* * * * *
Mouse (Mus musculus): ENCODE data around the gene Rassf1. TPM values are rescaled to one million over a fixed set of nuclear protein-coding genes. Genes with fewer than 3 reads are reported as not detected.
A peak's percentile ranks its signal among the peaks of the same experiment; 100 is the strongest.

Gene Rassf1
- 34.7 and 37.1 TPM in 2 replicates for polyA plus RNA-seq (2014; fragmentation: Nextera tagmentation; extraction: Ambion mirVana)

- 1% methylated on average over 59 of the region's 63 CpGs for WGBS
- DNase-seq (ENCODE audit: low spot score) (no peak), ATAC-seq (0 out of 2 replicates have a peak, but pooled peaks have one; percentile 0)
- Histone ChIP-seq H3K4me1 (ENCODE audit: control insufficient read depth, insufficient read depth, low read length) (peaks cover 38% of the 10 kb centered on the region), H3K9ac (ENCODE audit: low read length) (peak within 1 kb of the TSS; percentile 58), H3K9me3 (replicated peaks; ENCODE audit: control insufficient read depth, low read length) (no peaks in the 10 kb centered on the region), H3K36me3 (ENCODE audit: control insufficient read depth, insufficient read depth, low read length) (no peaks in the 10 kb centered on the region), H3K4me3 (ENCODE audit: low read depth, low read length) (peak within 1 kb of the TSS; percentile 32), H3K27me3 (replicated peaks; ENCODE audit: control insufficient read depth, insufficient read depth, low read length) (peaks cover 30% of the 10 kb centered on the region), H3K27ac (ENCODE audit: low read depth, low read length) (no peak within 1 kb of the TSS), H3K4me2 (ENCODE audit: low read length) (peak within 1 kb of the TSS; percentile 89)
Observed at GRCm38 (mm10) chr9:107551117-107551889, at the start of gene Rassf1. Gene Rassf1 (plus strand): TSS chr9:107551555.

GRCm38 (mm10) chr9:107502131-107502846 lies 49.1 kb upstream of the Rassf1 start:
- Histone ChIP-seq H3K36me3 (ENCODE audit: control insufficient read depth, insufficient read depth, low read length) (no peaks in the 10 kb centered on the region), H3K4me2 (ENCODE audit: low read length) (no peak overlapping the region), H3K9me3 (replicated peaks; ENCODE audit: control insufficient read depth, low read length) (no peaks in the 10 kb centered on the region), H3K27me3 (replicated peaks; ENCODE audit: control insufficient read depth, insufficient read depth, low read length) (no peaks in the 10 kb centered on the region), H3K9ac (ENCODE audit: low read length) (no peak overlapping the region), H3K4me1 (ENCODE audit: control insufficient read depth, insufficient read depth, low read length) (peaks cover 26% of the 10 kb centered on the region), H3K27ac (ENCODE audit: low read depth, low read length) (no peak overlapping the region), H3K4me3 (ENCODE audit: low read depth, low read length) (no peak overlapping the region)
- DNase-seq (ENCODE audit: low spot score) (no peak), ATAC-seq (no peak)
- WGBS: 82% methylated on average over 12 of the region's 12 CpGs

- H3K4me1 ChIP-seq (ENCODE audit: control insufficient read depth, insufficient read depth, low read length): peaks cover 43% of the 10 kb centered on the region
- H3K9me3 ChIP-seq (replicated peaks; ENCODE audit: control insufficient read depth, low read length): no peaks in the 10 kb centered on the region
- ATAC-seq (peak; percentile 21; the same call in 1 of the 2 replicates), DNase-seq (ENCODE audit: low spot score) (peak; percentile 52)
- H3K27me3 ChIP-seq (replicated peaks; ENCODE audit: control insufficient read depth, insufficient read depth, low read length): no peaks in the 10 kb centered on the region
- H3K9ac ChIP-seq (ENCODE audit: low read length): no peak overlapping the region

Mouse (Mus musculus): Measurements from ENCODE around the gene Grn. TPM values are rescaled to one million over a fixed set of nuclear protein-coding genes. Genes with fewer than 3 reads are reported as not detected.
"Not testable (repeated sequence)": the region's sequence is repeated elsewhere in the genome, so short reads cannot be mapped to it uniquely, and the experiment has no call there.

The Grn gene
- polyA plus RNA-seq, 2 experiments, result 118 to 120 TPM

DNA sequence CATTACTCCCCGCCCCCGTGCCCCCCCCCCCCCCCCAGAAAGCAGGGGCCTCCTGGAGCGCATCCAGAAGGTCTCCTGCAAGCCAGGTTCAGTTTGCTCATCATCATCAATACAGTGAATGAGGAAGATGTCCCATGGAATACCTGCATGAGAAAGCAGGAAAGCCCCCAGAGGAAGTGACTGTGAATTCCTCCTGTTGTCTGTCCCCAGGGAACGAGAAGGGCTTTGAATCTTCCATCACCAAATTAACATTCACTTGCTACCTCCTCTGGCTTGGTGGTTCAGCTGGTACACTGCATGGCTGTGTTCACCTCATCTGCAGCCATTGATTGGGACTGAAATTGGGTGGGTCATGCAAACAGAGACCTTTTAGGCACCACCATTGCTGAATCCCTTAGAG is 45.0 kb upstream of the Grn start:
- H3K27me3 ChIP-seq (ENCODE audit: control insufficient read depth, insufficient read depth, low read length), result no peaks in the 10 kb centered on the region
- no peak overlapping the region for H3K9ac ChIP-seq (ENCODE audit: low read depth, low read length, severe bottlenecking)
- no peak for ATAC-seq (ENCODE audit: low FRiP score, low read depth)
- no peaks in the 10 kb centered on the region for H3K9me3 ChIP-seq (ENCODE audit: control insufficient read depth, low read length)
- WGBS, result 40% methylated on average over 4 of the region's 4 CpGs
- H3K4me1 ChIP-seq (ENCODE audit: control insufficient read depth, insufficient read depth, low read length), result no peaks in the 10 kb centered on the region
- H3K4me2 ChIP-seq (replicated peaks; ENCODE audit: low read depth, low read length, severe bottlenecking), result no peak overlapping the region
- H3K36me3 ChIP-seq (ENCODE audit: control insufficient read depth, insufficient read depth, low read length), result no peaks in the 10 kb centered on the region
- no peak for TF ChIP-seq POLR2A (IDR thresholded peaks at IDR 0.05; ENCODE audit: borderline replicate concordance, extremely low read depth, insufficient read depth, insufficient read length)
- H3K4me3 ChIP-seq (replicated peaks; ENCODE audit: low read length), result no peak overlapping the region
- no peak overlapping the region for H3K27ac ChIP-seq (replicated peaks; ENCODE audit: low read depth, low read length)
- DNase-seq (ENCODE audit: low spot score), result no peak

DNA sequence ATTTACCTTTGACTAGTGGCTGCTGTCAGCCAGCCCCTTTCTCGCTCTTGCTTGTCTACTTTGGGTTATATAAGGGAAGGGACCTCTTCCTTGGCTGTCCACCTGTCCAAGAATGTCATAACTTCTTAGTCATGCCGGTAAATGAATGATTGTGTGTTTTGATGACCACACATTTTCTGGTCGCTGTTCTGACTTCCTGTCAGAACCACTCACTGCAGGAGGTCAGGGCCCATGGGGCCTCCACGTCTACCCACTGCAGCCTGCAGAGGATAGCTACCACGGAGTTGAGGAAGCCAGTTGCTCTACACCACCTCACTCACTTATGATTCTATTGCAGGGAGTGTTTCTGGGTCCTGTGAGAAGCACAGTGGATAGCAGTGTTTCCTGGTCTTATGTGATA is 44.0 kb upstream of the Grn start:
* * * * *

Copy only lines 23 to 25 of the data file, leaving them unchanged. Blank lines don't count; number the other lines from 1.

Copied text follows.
- H3K27me3 ChIP-seq (ENCODE audit: control insufficient read depth, insufficient read depth, low read length), result no peaks in the 10 kb centered on the region
- no peak overlapping the region for H3K9ac ChIP-seq (ENCODE audit: low read depth, low read length, severe bottlenecking)
- no peak for ATAC-seq (ENCODE audit: low FRiP score, low read depth)